*If you are lucky to have any extra broth you may make a gravy to drizzle on the cooked tamales for extra deliciousness! In a small pan, heat the broth. Once the liquid is hot add a tiny drizzle of fish sauce, a pinch of sugar and a mixture of cornstarch and cold water. Stir and remove from heat. Continue to stir until everything is smooth and thicken.  
*My friend Karen said salsa and sour cream make a delicious addition to the tamales.

To Assemble the Tamales Verdes Using Fresh Corn Husks:

Lie 1 large or 2 smaller husk (if using 2 then have them overlapping by about 1/2 inch) on the work surface.

2 husks overlapping on the surface
Spread about 2 tablespoons of masa at the center of the husks. Add about 2 tablespoons of meat filling on top of the masa. May add a drizzle of hot sauce (I used store bought Sriracha hot sauce) if you want to make it a little more spicy. May make your own hot sauce if you prefer a lot more heat.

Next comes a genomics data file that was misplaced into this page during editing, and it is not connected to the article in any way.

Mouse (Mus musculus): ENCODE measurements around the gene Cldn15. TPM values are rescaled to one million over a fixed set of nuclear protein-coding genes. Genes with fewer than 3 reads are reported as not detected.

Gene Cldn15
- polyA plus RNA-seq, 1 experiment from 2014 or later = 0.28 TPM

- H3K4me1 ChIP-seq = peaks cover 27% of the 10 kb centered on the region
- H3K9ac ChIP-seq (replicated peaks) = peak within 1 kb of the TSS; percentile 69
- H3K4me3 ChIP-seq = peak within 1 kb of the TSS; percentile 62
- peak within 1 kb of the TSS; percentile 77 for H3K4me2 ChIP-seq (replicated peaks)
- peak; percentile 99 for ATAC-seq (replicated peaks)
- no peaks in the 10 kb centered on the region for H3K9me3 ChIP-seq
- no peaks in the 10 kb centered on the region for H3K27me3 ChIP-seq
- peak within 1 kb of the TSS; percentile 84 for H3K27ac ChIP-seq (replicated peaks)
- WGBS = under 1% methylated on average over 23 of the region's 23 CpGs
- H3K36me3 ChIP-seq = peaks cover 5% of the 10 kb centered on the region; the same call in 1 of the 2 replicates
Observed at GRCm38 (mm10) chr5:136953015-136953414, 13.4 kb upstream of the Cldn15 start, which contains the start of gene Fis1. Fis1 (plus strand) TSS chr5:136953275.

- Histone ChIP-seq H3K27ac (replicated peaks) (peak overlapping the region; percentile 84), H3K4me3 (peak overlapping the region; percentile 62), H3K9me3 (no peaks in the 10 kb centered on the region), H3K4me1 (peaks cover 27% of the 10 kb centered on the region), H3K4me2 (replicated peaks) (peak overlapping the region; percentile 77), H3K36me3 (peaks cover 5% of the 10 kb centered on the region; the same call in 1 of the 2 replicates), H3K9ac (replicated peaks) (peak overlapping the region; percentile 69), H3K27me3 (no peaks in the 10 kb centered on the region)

add masa and meat
Add a little masa over the top.

finish with a little more masa
 Fold the long sides (facing you) slightly up to keep the filling inside.

fold the long sides up slightly to keep the filling inside
(almost like a canoe)
Place a small piece of husk over the masa and filling.

place a small piece of husk over the masa and filling
Fold the long sides up and then fold the ends and tuck them underneath. Break about 1/8 inch wide pieces of the husk into strings and secure the ends. This last step of tying the tamales is optional.
fold the long sides up
--fold the ends and tuck them underneath
--secure them with strings
*For the plain tamales I tied 2 strings. For the spicy tamales I tied 3 strings.
*Steam the tamales for about 25-30 minutes. May freeze them and then re-steam until soft and hot.

tamales with gravy
Yes, they were as tasty as they looked!
*After we ate some of the tamales my husband and I took a drive to York, Maine. It was a beautiful night with very clear skies and warm breeze. Below are are a few photos that I took of Nubble Light.

Nubble Light (York, Maine)--2016
Nubble Light (York, Maine)--2016